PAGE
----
For this topic, each student presented an example of creativity that they made or found — a painting, song, poem, photo, short film script, and football play — and compared it to the same subject that they prompted AI to create. In most cases, if not all, the artificial creation was impressive but did not feel authentic or turned the prompt into an unrealistic product, illustrating the fallibility of the technology.

“An AI system can look creative when it spits something out in three seconds, but it doesn’t feel,” Mason said. “When humans create something, when we witness the creation of something, when we experience a piece of art, we have a metaphysical connection on another level. We recognize value in creation and creativity, unlike AI.”

A student in the course presenting how he used AI to create portraits of himself.

As an interdisciplinary studies student, junior Mary Katherine Flage said both of her focus areas — fine arts and behavioral sciences — have connections to AI.

“I don’t have a lot of philosophy background, but I feel like this class in particular is so applicable to pretty much any field,” she said. “On the behavioral sciences side, understanding the human mind and how that can be mimicked or mirrored by artificial intelligence is fascinating, and then my fine arts specialization is also informed by how AI and creativity interact. I really wanted to explore these themes more and have these enriching conversations, so I enrolled in this class.”

Sophomore Ben Milkie, who is pursuing a biblical studies degree and an interdisciplinary degree with one focus being philosophy, said the class has prepared him for the conversations he’s likely to have with those in his future ministry.

“My goal is to be a pastor, and I think looking toward the future this is going to be an area that a lot of people will have questions about,” he said. “I figured this would be something helpful to take before I get to that point because AI is pervasive now and it’s going to be even more so in the near future.”

Helping students engage with the topics through more than writing research papers, Mason has developed opportunities to put their ideas into action, such as organizing “speed debates” in which students are assigned a position on an AI-related ethical issue and have a few minutes to argue. An upcoming project is a vocational impact presentation, in which they will explain how AI is going to impact their chosen career field. In place of the final exam, Mason has planned a simulated “rogue AI” scenario in which each student roleplays a representative of a country, international organization, tech company, or other area and must work together to prevent a potential nuclear catastrophe caused by AI.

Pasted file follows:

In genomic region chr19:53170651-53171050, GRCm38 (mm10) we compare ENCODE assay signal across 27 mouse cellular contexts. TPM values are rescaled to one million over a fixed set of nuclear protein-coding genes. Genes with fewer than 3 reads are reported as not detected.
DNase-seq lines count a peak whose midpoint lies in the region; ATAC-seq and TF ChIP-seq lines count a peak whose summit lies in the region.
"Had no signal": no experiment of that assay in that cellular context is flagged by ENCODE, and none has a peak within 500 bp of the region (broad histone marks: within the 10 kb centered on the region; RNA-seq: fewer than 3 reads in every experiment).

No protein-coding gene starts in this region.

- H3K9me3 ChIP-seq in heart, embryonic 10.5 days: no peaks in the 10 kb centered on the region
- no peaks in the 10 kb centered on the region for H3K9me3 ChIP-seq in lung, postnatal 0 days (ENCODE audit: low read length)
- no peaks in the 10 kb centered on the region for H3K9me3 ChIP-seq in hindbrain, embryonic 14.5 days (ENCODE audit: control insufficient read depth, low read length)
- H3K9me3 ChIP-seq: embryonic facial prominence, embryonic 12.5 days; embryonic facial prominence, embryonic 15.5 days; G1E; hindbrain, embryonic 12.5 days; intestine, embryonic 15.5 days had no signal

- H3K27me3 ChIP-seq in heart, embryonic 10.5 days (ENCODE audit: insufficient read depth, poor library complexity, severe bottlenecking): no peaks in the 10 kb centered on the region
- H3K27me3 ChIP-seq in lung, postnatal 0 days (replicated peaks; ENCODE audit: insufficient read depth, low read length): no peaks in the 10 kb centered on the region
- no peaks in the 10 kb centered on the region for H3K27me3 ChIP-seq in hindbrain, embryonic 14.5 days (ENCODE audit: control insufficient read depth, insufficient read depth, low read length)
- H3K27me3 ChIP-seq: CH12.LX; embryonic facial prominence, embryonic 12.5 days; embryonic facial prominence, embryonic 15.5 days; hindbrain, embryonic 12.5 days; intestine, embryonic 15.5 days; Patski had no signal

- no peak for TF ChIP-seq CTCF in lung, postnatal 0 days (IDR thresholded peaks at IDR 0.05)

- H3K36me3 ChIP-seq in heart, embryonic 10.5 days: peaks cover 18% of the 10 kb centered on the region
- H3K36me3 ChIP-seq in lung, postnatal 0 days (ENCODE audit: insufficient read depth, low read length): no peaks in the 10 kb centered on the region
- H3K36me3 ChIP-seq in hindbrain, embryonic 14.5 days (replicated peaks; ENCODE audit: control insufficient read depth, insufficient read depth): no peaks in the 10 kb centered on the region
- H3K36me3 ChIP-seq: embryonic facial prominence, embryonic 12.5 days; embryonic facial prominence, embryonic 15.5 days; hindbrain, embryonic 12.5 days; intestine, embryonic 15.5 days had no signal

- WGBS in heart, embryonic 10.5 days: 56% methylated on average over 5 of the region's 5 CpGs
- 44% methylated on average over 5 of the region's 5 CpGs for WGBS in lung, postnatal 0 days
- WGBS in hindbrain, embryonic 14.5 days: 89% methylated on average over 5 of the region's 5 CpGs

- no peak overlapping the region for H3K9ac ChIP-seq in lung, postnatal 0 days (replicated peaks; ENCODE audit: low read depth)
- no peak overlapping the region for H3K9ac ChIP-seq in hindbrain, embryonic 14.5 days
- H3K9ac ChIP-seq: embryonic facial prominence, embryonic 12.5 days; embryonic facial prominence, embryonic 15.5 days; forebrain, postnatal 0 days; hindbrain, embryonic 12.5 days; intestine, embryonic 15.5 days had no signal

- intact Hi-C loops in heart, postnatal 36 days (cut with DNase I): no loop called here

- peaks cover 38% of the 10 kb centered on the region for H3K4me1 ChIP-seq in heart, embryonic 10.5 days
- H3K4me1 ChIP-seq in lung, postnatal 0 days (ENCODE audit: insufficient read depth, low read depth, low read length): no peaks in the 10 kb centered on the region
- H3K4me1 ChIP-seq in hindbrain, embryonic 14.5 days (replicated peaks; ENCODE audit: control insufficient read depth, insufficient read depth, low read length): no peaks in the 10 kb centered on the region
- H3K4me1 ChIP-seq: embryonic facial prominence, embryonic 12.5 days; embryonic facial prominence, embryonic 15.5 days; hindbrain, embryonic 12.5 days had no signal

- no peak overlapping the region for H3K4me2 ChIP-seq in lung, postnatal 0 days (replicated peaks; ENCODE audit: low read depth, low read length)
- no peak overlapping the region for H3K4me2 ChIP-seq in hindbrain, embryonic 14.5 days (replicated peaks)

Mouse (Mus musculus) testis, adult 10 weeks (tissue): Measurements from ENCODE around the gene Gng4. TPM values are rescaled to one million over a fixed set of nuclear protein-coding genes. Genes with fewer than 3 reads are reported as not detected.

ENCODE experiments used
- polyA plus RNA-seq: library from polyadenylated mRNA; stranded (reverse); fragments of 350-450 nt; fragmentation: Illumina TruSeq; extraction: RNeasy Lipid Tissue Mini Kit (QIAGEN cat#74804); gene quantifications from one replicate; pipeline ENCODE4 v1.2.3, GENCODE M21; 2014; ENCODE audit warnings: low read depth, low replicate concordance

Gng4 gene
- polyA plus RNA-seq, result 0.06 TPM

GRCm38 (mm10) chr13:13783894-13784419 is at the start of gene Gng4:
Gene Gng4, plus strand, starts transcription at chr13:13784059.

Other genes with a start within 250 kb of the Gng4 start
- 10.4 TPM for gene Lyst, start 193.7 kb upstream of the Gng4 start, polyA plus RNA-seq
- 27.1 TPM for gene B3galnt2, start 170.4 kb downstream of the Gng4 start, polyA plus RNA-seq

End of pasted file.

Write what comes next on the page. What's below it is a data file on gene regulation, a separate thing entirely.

With AI being rapidly adopted by the general public, Mason acknowledged that the technology is written by people with their own beliefs and biases, meaning the answers given by AI cannot always be taken as impartial fact.

““Philosophy abhors a vacuum. As such, we need to recognize that someone’s ethical system, or worldview, is being coded in the algorithmic architectures of these AI systems,” he said. “For any prompt regarding a moral issue or question, the system will provide an answer that is inextricably and intentionally connected with the ethical worldview of its programmers.”

He stressed the importance of Christians being aware of AI and even getting involved in the development of it.

“As Christians, we’d be unwise to put our heads in the sand and pretend that AI is something that we can’t impact or that we shouldn’t even bother with. If Christians aren’t undergoing technical and ethical training in this field and then getting jobs at these companies in order to have an impact on how AI systems are engineered and coded from the beginning, then we may find ourselves the target of the most powerful technology in human history.”

Mason said higher education is a great place to start studying the subject of AI, and he feels a responsibility as a professor to teach it at a Christian university.

“Higher education is about preparation, and Christian higher education has an added dimension of being preparatory for all aspects of life,” he said. “When we (professors) see things that are coming down the pike, like major developments and shifts in culture and technology, we need to be helping students prepare in light of that. We have hundreds of majors that are possible here, and I can’t think of one of them that will not have some significant impact from artificial intelligence. “No matter their chosen vocation, our students will encounter the ethical dimensions of AI, and I want them to be fully prepared to apply Christian truth at every point with intelligence and courage.”